I am going to use a prose that would indicate my first mom is still alive for two reasons: It will make this post more readable, and most important: she is alive and well in my heart. I can see her face and hear her voice and this is so comforting. I’ve posted previously on my adoption and reunion, but I’ve yet to set the record straight as to how much my first mom meant to me and the reasons why. I’m going to call her mom #1 simply because she is the first mom that I can recall, and I know that mom #2 will be okay with this because she is eternally grateful to my first mom for loving me and looking after me when she was not afforded the opportunity to do so. I wish they could have met. They are both so funny and beautiful, and they love life and love their children. I am so blessed.
I want to begin by saying that without a doubt, there is no one on earth, not even your spouse or your children, who love you as much as your mom. I am not minimizing the love of another family member, I am just stating that a mother’s love for her children is unsurpassed as an instinctual and absolute reflection of unconditional love.
Doreen was the last of six children in her family born in the small mining town of Haileybury, Ontario during the Great Depression. Her parents both died of tuberculosis when she was a child. Mom was raised by her sister, and left for the big city after high school to pursue a teaching certificate from Toronto Teachers’ College. She finished her career with a degree in Canadian History and an education degree (BA, BEd). Not bad for a girl from Northern Ontario! She spent most of her career teaching Grade Two. I’m talking about teaching six and seven year olds how to read, write, calculate numbers, zip up their own snow suits, tie their own shoes, be kind to others, etc., etc. She loved her students and her job, and she never came home stressed out. She’d be exhausted, but always had time to let my brother Mike and I know how much she loved us: THIS IS WHAT MOMS DO, AND SHE WAS REALLY, REALLY GOOD AT! Mom was diagnosed with Alzheimer’s disease shortly after she retired from teaching, but as the above photo depicts, she never forgot how much she loved me. So, thank you mom #1 for loving me 🙂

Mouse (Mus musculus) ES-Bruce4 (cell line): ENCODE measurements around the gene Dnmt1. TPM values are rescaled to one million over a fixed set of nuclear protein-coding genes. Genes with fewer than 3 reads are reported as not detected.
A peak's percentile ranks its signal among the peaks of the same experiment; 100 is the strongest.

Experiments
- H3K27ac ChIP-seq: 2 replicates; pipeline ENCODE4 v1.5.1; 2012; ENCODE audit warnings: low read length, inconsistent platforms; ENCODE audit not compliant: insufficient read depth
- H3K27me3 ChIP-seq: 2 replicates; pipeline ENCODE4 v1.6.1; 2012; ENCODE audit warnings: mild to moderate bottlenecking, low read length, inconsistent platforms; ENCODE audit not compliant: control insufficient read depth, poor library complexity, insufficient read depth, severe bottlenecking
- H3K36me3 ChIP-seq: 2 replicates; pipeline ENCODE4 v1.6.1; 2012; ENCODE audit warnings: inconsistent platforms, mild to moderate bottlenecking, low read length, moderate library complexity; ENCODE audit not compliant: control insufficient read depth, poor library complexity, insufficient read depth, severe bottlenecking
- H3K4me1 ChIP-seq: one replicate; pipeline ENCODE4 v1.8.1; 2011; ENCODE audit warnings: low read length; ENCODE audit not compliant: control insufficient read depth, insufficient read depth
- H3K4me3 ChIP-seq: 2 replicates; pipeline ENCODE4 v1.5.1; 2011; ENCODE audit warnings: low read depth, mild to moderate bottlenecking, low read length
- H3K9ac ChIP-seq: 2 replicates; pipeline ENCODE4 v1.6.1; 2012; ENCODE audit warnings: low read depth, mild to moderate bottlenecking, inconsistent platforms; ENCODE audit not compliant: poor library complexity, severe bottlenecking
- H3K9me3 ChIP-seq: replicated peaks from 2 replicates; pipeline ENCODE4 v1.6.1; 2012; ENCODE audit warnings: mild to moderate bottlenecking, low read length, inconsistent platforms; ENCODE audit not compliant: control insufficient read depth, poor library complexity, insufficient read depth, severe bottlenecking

Considering all that I’ve shared about a mother’s love, it should not have been a surprise to discover how much mom #2 loves me. Catherine loved me for decades, without knowing where I was, or knowing who I was. When I was reunited with her we bonded immediately; maybe it’s because I was missing my first mom so much but I don’t think so. I was very protective initially of the relationship that I had with Doreen, and I did not want anyone to replace her. Catherine did not replace her at all, she simply loved me in that unconditional and proud way that moms do. Thank you mom #2 for loving me.
I just hope that my children know how much I love them. It will be hard for them to fathom this until they have children of their own. This is when I truly discovered how much my moms love me.